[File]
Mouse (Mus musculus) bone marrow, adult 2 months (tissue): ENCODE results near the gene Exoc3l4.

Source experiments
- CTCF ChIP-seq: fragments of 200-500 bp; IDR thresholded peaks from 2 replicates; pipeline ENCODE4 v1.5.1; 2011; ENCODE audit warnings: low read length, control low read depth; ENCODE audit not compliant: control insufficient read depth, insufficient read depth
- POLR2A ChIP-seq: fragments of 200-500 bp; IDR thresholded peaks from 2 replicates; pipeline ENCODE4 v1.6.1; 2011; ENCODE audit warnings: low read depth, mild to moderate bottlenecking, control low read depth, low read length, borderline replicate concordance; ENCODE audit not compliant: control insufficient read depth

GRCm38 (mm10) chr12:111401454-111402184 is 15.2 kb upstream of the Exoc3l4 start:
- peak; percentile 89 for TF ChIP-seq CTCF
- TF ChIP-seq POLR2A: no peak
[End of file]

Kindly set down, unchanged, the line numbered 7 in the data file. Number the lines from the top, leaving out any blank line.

- TF ChIP-seq POLR2A: no peak